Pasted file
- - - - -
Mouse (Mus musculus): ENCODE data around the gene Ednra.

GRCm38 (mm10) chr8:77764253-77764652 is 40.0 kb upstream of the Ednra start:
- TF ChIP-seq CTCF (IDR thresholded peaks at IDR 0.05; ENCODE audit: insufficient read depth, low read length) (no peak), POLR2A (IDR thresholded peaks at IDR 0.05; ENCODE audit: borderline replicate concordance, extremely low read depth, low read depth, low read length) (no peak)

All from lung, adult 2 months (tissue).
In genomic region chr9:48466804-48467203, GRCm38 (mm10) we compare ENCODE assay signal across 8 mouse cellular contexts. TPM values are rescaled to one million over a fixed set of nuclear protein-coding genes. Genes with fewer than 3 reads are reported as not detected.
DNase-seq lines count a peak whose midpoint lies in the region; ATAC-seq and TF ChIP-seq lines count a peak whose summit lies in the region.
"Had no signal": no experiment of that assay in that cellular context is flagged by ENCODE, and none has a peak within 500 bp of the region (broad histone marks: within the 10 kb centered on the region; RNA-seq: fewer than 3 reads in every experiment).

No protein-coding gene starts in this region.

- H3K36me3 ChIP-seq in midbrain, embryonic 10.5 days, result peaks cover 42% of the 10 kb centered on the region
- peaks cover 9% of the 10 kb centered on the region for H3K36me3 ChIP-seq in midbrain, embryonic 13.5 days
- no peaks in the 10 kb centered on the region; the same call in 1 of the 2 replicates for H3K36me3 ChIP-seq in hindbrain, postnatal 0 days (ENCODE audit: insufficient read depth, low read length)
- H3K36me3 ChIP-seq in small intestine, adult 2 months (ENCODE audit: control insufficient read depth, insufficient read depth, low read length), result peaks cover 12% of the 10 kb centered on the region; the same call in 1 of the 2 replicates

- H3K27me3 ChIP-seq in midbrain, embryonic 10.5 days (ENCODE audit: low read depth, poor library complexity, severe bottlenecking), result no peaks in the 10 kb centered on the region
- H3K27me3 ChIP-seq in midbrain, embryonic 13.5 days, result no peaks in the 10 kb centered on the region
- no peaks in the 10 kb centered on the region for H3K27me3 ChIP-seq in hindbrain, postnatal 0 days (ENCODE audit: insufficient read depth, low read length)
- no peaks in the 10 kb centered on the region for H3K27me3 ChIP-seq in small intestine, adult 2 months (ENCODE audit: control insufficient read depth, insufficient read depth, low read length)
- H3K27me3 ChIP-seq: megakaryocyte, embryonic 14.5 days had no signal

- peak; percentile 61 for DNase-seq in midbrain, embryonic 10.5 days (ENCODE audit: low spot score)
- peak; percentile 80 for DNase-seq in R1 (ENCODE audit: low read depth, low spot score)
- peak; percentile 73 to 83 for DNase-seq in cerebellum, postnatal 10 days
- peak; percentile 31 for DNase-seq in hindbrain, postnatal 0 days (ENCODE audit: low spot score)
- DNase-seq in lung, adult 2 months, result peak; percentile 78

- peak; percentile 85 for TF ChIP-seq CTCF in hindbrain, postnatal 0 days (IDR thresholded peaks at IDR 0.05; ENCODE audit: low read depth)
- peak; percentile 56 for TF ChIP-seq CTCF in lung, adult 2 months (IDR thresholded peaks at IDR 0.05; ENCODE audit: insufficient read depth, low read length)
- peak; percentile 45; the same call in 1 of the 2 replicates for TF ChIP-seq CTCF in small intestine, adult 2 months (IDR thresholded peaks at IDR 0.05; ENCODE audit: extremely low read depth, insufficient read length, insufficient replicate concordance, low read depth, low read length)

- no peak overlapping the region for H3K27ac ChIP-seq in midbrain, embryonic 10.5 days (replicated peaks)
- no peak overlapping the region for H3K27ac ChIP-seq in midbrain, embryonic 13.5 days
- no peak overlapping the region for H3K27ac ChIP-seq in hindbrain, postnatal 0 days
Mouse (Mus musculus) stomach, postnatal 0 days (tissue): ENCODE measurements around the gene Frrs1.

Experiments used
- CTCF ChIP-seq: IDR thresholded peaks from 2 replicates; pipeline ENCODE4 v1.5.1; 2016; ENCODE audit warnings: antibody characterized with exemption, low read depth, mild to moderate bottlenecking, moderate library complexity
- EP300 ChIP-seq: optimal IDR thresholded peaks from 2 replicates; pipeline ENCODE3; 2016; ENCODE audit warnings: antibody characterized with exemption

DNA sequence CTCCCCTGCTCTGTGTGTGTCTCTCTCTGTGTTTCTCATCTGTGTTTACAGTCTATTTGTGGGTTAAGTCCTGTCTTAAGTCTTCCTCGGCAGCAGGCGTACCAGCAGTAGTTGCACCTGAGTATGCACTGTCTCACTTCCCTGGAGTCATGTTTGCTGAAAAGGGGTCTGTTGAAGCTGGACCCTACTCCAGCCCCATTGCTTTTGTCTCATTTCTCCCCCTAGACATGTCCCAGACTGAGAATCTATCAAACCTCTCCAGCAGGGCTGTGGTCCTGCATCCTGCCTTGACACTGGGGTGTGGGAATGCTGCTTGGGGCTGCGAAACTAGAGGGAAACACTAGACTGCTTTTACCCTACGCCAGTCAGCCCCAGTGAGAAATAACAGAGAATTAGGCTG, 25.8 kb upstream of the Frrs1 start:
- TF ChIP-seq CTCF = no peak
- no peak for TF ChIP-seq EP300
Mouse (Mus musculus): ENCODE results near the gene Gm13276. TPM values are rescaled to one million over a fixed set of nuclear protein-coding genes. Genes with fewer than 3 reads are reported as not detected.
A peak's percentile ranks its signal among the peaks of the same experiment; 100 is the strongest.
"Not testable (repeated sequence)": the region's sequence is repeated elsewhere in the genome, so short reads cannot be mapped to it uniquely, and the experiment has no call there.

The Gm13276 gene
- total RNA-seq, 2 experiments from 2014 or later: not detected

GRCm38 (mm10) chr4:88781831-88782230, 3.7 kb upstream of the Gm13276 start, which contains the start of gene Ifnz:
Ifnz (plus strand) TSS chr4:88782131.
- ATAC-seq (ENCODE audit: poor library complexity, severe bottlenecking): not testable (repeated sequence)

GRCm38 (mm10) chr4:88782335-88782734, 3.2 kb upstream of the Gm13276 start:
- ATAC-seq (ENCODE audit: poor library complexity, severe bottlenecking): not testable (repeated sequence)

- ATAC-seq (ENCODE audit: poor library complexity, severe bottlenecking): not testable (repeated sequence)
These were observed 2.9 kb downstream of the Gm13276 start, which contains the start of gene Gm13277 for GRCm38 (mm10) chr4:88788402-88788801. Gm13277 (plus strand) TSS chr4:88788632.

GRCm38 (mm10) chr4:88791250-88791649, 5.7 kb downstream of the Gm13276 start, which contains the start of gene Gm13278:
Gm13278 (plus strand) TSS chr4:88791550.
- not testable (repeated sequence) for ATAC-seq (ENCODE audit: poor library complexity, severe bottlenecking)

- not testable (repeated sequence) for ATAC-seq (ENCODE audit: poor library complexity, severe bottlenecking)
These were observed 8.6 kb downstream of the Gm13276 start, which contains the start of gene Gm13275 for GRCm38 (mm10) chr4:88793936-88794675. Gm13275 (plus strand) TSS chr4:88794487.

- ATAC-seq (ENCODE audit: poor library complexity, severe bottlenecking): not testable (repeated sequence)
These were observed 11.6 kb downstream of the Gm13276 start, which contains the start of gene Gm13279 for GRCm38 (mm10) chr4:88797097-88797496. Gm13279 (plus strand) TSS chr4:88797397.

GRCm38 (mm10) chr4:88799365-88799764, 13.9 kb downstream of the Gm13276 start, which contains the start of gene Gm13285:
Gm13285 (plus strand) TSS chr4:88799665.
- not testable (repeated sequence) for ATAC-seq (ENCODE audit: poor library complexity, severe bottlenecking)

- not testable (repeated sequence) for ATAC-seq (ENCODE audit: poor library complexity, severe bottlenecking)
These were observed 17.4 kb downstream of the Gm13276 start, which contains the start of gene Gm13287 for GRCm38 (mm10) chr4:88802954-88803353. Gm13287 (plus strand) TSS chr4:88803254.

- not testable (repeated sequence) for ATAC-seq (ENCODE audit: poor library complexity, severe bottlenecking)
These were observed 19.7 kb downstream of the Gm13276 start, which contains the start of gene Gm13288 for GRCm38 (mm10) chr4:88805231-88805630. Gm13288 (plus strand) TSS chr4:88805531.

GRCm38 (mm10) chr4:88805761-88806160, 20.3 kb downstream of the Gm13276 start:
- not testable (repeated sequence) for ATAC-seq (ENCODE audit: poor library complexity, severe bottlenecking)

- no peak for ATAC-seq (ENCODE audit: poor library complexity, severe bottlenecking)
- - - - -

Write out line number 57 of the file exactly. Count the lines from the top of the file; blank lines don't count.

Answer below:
- not testable (repeated sequence) for ATAC-seq (ENCODE audit: poor library complexity, severe bottlenecking)